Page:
let us not be overcome

Sometimes, it can seem like one is surrounded by people who work to make themselves look good by either singing their own praises, or disparaging others' efforts. The funny thing about this is that one can only be drowned out by such horn-tooting if one is equally as vain, and wants to be appreciated by everyone.
Er, rather, it isn't funny, and this is my Lesson of the Month. I got kind of tired of the being exposed to the same din over and over again, so today I decided: OK! Let me look small in their eyes. And no sooner did I decide that, I realised that the light could shine from behind me (not my own light), and I felt bigger (in my own heart) than I know myself to be. How odd! The larger I wanted to be, the smaller I became; and vice versa.
The usual steps were involved before this miraculous transition took place. First, I was very annoyed. Then, I distanced myself by poring over an exciting archaeology paper. So when I returned to my problems, I remembered which life story I want to write for myself. It isn't the story of tit-for-tat.
I can't have it both ways. If I want to be like that ostensibly super woman in the detergent advertisements, and have everyone always admire my clean laundry, I can't have a day off. I'd rather have the day off, and learn how to laugh at not having control of every situation. I don't know about where you live, but where I live, one has to learn how to deal with constantly shifting situations. So, as I said, I am being forced to learn what the Chinese call: being like bamboo (flexible). And to laugh at oneself first is to take that power away from other people.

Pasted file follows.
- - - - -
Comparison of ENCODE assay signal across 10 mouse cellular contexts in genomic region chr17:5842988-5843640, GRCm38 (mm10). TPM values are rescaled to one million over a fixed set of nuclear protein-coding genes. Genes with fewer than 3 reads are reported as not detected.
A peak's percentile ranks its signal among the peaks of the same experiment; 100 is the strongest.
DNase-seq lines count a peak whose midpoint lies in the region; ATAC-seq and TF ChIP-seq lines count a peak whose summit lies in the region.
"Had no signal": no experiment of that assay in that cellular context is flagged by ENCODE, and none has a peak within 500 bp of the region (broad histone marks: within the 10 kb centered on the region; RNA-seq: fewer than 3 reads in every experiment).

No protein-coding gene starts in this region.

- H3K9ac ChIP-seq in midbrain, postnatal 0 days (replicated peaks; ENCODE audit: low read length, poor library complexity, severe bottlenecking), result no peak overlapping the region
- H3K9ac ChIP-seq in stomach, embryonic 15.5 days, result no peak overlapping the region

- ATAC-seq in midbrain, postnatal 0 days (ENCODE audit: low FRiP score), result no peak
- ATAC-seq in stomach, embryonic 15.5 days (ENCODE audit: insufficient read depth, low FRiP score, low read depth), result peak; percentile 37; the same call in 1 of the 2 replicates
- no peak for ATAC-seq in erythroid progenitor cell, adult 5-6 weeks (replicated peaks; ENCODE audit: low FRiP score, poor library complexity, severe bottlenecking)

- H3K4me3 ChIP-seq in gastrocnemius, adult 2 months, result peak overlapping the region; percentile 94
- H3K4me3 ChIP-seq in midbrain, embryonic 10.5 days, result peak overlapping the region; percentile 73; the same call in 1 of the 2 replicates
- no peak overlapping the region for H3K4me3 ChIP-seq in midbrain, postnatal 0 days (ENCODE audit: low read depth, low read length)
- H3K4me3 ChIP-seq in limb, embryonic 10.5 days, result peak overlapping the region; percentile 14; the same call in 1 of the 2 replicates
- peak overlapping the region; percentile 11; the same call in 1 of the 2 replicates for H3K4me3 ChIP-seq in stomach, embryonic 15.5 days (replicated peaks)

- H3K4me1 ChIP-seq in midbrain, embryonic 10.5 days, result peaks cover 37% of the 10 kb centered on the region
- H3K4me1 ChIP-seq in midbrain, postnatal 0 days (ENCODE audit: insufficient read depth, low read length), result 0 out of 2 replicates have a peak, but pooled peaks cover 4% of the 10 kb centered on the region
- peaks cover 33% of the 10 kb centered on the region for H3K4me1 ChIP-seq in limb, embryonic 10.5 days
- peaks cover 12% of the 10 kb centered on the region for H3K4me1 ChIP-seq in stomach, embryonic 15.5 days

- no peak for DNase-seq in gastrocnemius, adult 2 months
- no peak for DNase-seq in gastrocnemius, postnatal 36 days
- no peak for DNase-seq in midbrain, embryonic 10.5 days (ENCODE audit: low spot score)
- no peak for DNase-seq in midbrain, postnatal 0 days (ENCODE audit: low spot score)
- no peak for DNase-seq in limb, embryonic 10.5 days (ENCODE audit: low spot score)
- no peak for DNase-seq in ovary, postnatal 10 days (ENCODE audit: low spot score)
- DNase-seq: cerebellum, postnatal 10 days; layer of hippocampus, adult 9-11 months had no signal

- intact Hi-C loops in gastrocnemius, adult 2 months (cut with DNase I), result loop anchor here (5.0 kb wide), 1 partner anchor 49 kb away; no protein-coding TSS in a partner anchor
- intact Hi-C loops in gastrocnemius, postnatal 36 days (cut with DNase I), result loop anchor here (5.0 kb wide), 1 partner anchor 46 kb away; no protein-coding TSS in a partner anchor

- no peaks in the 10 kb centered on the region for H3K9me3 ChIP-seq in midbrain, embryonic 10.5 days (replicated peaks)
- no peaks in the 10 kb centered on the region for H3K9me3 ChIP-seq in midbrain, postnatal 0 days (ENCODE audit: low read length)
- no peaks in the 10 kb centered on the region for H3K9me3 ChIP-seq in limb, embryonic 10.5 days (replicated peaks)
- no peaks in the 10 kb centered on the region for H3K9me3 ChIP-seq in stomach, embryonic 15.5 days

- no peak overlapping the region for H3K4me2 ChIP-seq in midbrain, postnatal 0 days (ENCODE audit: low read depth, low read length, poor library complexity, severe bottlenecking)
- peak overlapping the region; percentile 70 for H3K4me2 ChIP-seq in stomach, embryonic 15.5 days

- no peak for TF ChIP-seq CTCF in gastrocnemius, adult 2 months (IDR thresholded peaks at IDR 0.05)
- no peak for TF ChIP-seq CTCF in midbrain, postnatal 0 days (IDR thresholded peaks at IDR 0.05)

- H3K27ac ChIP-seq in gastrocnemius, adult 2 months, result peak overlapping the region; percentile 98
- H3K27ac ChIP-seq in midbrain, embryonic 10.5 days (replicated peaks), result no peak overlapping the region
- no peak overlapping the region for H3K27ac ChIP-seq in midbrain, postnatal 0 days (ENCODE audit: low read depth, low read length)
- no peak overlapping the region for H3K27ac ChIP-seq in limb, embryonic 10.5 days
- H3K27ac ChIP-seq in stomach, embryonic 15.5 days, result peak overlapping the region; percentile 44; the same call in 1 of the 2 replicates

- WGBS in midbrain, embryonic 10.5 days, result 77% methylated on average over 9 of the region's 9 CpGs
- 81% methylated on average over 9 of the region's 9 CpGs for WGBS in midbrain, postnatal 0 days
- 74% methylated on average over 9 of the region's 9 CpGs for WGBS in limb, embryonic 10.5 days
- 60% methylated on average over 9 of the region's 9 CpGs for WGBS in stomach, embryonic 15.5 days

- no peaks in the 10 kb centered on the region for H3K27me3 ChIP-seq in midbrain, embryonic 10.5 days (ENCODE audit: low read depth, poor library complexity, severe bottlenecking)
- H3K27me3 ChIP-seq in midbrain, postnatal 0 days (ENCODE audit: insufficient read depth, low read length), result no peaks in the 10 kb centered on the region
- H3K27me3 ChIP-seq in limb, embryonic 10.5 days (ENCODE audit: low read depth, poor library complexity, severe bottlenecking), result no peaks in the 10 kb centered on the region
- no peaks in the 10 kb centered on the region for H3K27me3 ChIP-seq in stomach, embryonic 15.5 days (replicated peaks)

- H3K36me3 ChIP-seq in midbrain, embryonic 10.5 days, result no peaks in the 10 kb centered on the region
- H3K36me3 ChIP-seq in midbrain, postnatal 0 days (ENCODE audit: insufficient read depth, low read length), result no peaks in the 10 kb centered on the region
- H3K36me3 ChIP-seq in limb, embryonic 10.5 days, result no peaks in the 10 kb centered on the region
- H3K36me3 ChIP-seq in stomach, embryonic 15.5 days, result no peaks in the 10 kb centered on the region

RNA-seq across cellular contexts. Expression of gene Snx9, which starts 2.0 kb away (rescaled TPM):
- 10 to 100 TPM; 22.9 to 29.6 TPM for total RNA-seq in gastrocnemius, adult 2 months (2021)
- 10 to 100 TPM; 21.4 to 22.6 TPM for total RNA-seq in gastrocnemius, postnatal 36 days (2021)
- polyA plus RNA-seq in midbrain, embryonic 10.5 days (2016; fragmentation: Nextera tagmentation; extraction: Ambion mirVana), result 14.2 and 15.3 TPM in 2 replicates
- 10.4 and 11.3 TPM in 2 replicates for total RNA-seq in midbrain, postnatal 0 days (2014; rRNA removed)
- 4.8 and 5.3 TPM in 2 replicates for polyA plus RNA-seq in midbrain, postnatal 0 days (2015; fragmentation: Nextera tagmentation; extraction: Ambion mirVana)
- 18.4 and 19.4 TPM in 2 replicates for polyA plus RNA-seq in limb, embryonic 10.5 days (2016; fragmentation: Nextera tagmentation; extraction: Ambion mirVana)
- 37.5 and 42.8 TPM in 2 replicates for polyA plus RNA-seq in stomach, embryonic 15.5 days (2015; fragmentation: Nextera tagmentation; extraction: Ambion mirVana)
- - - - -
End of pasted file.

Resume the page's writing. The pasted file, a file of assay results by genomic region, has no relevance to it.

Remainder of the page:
My mother sent me, as a partial joke, and this has to do with our family's sense of humour about our high aesthetic standards, a little framed print of a "Teacher's Creed" (wisdom, truth, vision, love, etc); it also has a 3-D apple inside the frame, which is why it is so funny, so kitch, but what it's missing is HUMOUR. I find it really odd that Aristotle's second book (on humour) of Poetics is lost. Might that have been really important to the development of humanity?
Our view of the past is so limited because much is forgotten over time, and much goes missing. Imagine if the past were a person, would it be offended for being misunderstood? Or, here's another thought: do you think that there is a sense of humour to time?
I was born serious, so I have problems with figuring humour out. I'm partly kidding (I so love a good self-deprecatory joke), but going back to what I was saying: humour is really important in teaching. It protects one from malice, improves delivery, allows for humility and makes for a pleasant time of it. Dulce et utile. In all things, balance (oh Aristotle, how I love thy golden mean).
There is no need to be overcome. And when that moment comes, we shall leave the cave, and realise that we have been brought to a place of greater vision.

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